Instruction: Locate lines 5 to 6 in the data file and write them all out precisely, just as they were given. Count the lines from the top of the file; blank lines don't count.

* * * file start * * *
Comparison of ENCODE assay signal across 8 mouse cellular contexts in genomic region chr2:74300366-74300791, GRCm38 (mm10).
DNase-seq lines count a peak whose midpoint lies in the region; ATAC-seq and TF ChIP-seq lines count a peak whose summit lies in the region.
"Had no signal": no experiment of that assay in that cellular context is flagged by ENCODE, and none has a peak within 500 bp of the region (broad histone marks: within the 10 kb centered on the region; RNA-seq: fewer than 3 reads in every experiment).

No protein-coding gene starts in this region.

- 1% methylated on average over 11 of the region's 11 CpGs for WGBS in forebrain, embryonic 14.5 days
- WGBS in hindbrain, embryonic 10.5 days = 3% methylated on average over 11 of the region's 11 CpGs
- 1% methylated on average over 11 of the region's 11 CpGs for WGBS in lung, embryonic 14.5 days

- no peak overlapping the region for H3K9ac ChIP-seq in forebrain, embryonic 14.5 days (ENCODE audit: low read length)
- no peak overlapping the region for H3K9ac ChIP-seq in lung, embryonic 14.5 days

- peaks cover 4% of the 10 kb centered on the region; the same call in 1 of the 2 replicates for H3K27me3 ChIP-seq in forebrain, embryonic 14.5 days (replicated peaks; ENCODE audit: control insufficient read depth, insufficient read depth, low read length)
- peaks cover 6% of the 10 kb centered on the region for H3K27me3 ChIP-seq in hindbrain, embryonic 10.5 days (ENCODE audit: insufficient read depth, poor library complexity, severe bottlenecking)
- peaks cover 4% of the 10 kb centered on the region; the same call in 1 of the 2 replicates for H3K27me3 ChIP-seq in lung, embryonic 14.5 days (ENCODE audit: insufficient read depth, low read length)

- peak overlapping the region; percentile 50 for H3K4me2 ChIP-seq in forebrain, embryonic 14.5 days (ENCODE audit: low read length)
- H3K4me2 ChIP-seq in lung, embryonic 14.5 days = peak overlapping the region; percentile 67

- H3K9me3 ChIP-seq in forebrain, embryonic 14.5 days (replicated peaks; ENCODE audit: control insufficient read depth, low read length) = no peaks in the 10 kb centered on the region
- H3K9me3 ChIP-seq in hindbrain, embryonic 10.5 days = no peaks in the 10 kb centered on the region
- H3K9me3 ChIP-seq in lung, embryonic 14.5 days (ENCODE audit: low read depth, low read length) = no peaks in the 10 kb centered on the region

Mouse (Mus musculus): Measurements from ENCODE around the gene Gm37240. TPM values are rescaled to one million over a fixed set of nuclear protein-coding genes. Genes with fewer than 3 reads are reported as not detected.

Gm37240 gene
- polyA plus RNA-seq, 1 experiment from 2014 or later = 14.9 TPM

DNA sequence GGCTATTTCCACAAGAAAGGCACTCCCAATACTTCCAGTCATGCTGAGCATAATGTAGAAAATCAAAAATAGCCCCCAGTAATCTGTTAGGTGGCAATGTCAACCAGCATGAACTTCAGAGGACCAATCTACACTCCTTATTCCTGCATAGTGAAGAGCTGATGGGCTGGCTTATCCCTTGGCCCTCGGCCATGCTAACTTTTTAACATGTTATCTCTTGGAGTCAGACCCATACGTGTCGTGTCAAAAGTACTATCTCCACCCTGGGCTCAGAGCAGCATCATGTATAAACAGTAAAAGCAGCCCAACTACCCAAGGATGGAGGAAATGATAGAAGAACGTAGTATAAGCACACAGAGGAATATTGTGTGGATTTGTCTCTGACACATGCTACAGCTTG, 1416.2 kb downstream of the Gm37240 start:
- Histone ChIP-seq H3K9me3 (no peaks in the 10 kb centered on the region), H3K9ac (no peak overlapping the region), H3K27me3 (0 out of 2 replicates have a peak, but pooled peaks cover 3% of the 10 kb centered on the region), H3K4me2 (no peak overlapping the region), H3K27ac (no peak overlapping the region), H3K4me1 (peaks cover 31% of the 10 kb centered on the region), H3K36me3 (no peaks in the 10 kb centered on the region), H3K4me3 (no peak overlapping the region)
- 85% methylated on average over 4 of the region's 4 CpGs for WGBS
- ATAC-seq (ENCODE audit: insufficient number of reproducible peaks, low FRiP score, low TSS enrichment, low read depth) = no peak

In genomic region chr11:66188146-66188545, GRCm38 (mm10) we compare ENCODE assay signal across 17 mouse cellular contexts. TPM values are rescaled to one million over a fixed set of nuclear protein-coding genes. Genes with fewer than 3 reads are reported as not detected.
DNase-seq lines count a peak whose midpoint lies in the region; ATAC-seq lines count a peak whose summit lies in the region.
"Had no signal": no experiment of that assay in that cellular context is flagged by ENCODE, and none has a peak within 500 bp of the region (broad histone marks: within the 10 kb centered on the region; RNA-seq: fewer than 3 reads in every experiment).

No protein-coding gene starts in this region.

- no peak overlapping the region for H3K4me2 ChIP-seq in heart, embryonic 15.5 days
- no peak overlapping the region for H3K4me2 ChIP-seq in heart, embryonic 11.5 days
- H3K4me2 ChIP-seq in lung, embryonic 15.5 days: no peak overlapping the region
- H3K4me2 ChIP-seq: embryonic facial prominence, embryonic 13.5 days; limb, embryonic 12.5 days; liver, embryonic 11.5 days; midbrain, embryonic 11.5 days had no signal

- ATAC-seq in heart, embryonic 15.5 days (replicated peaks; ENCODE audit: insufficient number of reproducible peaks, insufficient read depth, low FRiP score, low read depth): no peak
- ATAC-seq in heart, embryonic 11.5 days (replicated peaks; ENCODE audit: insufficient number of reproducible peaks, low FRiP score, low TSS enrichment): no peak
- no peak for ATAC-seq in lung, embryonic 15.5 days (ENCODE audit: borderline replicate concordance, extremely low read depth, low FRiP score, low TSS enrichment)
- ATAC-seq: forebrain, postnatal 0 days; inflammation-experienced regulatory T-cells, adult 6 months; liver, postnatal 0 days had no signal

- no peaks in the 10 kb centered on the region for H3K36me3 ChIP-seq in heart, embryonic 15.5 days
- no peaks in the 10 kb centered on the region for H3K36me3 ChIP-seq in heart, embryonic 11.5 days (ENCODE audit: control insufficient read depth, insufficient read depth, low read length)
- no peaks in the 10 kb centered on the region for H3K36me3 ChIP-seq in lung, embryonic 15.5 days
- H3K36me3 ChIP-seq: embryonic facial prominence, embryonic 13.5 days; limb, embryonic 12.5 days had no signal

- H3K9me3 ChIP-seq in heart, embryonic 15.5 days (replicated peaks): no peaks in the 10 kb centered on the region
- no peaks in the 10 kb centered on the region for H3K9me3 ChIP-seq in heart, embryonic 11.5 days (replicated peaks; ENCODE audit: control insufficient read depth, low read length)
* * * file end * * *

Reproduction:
- 1% methylated on average over 11 of the region's 11 CpGs for WGBS in forebrain, embryonic 14.5 days
- WGBS in hindbrain, embryonic 10.5 days = 3% methylated on average over 11 of the region's 11 CpGs